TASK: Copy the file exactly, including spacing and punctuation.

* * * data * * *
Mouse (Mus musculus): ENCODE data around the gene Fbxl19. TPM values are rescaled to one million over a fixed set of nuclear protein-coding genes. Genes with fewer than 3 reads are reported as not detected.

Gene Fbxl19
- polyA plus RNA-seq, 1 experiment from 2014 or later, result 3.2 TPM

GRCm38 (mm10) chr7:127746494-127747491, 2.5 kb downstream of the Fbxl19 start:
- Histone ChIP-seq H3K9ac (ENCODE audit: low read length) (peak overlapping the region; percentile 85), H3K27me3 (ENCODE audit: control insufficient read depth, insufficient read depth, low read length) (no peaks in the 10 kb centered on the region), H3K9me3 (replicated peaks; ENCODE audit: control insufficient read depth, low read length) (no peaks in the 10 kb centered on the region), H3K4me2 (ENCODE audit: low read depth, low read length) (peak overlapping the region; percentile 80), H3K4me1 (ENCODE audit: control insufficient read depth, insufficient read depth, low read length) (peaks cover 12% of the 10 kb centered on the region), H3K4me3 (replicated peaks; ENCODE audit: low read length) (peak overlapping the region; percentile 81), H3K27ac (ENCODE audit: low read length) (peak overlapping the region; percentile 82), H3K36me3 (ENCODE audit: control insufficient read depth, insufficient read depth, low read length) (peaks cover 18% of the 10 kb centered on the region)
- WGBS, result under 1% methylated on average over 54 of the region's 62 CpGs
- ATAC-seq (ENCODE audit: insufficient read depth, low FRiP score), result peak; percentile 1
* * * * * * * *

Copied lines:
Mouse (Mus musculus): ENCODE data around the gene Fbxl19. TPM values are rescaled to one million over a fixed set of nuclear protein-coding genes. Genes with fewer than 3 reads are reported as not detected.

Gene Fbxl19
- polyA plus RNA-seq, 1 experiment from 2014 or later, result 3.2 TPM

GRCm38 (mm10) chr7:127746494-127747491, 2.5 kb downstream of the Fbxl19 start:
- Histone ChIP-seq H3K9ac (ENCODE audit: low read length) (peak overlapping the region; percentile 85), H3K27me3 (ENCODE audit: control insufficient read depth, insufficient read depth, low read length) (no peaks in the 10 kb centered on the region), H3K9me3 (replicated peaks; ENCODE audit: control insufficient read depth, low read length) (no peaks in the 10 kb centered on the region), H3K4me2 (ENCODE audit: low read depth, low read length) (peak overlapping the region; percentile 80), H3K4me1 (ENCODE audit: control insufficient read depth, insufficient read depth, low read length) (peaks cover 12% of the 10 kb centered on the region), H3K4me3 (replicated peaks; ENCODE audit: low read length) (peak overlapping the region; percentile 81), H3K27ac (ENCODE audit: low read length) (peak overlapping the region; percentile 82), H3K36me3 (ENCODE audit: control insufficient read depth, insufficient read depth, low read length) (peaks cover 18% of the 10 kb centered on the region)
- WGBS, result under 1% methylated on average over 54 of the region's 62 CpGs
- ATAC-seq (ENCODE audit: insufficient read depth, low FRiP score), result peak; percentile 1